Western Marsh Harrier

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(New page: '''Common Name:''' Western Marsh Harrier<br> '''Scientific Name:''' Circus aeruginosus '''Size:''' 17-21.2 inches (43 to 54 cm); '''Wingspan:''' 45-51 inches (115-130 cm) '''Habitat:''' ...)
Current revision (16:26, 25 November 2014) (view source)
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'''Common Name:''' Western Marsh Harrier<br>
'''Common Name:''' Western Marsh Harrier<br>
'''Scientific Name:''' Circus aeruginosus
'''Scientific Name:''' Circus aeruginosus

Current revision


Common Name: Western Marsh Harrier
Scientific Name: Circus aeruginosus

Size: 17-21.2 inches (43 to 54 cm); Wingspan: 45-51 inches (115-130 cm)

Habitat: Eurasia and Africa; this species breeds in almost every country of Europe but is absent from mountainous regions and subarctic Scandinavia. It is rare but increasing in Great Britain where it has spread as far as eastern Scotland. In the Middle East, there are populations in Turkey, Iraq, and Iran, while in Central Asia the range extends eastwards as far as north-west China, Mongolia, and the Lake Baikal region of Siberia.

Most populations of the western marsh harrier are migratory or dispersive. Some birds winter in milder regions of southern and western Europe, while others migrate to the Sahel, Nile basin and Great Lakes region in Africa, or to Arabia, the Indian subcontinent, and Myanmar. The all-year resident subspecies C.a. harterti inhabits Morocco, Algeria, and Tunisia.

As the common name would suggest, marsh harriers are usually found in wetlands.

Status: Least Concern. Global population: 500,000 to 2,000,000 adult individuals. The species underwent a decline in numbers in the 18th and 19th centuries due to the effects of habitat drainage and persecution for predation upon game species. The population declined to just a single pair between 1959 and 1971, mainly as a result of egg-shell thinning caused by organochloride pesticides such as DDT. After 1972 the population began to recover. Current threats include the deliberate disturbance of nesting sites, egg collecting, illegal poisoning and predation by foxes. The small size of reed bed habitats may result in an increased impact of disturbance.

Diet: Small mammals and birds, carrion and sometimes insects, frogs and fish.

Hunting generally occurs over agricultural land or open habitat containing aquatic vegetation and at 2-6 m above ground. When prey is located the bird suddenly drops down with its talons outstretched.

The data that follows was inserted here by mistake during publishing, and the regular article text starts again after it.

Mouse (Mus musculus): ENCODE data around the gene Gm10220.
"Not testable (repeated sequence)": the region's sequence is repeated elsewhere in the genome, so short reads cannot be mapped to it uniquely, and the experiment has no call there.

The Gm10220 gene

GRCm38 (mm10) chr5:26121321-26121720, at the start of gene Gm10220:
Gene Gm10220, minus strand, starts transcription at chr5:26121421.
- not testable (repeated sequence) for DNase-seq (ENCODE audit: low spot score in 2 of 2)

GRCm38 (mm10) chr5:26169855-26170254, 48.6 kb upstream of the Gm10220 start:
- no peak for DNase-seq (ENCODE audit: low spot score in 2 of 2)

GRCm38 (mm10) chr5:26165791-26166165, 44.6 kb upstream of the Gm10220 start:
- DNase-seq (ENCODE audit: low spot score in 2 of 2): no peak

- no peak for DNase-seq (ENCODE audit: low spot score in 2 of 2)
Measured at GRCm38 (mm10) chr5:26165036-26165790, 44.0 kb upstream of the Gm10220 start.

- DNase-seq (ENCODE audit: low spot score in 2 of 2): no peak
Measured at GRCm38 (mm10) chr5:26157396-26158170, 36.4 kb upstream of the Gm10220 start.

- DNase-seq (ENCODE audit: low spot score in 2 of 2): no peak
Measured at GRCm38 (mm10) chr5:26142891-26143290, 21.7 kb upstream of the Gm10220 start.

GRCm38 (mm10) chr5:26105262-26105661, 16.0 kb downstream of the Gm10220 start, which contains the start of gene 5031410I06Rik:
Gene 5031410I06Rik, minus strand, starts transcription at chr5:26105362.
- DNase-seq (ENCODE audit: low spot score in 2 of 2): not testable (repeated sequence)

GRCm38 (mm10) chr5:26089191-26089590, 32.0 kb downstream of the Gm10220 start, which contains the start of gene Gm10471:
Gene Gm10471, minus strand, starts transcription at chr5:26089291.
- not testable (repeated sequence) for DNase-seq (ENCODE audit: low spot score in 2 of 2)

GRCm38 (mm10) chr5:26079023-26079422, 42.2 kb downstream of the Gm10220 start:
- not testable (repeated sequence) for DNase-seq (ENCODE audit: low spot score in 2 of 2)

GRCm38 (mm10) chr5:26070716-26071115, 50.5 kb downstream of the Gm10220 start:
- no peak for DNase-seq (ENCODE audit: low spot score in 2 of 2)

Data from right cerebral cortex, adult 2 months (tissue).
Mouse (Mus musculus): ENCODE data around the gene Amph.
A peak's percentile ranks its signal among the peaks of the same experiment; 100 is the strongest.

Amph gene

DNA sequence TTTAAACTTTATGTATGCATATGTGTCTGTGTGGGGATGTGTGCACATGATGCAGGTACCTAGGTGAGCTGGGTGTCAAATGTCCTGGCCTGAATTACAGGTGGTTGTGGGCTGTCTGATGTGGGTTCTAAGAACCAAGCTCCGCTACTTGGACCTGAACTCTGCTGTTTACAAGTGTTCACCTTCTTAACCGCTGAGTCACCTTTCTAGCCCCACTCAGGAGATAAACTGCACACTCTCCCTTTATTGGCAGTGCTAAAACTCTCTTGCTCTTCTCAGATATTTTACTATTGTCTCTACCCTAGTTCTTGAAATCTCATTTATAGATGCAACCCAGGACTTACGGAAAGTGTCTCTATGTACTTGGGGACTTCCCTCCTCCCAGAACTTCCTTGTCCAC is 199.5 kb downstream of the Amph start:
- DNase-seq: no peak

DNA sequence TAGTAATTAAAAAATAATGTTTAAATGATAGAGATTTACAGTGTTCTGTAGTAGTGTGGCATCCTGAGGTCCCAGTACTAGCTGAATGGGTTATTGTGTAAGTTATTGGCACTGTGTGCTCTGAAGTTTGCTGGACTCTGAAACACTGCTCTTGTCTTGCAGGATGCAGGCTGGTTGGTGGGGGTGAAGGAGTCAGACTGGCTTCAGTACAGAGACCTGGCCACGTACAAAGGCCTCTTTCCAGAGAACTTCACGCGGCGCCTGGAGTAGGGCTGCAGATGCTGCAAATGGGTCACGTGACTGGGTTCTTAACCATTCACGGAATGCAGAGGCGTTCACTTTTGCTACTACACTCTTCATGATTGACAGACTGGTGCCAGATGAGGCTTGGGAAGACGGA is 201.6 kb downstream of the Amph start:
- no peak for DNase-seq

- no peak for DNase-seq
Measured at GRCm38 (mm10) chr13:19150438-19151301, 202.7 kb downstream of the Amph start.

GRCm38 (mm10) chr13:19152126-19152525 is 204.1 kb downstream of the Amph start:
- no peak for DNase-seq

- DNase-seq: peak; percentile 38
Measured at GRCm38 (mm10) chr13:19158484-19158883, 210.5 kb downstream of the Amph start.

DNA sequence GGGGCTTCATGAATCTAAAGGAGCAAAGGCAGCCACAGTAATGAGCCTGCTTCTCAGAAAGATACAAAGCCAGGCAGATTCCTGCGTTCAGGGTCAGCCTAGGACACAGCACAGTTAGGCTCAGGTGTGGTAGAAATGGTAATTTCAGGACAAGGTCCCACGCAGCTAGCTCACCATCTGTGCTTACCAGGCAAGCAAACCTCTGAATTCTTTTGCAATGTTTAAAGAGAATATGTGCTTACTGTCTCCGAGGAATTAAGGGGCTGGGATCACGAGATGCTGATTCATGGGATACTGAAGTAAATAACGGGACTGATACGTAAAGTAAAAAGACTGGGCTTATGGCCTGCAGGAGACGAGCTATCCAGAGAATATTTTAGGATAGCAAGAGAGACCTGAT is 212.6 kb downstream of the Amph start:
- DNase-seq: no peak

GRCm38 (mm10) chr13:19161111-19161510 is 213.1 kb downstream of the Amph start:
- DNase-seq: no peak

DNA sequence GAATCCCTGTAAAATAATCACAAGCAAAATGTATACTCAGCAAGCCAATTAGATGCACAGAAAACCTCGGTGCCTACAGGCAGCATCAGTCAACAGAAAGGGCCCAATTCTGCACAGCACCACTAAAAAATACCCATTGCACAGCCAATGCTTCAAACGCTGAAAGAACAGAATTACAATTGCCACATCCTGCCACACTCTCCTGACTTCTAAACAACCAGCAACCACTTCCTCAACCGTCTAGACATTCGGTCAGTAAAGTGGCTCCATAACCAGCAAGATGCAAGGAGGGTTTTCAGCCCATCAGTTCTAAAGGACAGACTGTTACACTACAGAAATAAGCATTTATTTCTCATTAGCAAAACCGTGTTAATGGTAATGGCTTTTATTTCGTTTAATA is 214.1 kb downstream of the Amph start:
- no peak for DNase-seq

Nesting: The plumage color is variable, but mainly brown. Females and immature individuals have creamy colored crowns and throats; mature males have dark brown bodies and wings, with the underside of the wings being pale-grey. Females are noticeably larger than males.

The start of the breeding season varies from mid-March to early May. Western marsh harrier males often pair with two and occasionally three females. Pair bonds usually last for a single breeding season, but some pairs remain together for several years. The courtship display involves the male flying in circles at a great height over the breeding area, then performing an elaborate sequence of tumbles as it falls toward the ground. Occasionally the female may join him, and the pair lock talons and tumble through the air together. As the season progresses the male may be seen dropping food into the female's talons in mid-air.

The female constructs the nest on the ground. It may measure up to 80 cm in diameter, and is made with grass, reeds and sticks. Three to eight eggs are laid. The eggs are incubated for 31–38 days and the young birds fledge after 35–40 days. Both parents contribute to the feeding of the chicks.

Cool Facts: There are records of marsh harriers in Britain that date from the Iron Age, about 3000 years ago. Excessive pesticide use dropped the population in Britain to extinction levels before pesticide banning and conservation measures were put in to place in 1972. The populations stabilized, and by 1994, there were 129 pairs. There are over 200 pairs today.

The western marsh harrier is divided into two subspecies:

  • C. a. aeruginosus, Widely migratory. It is found across most of its range.
  • C. a. harterti. A resident all-year in north-west Africa.

This 3D Model is found in Songbird ReMix Birds of Prey Volume II: Hawks of the Old World

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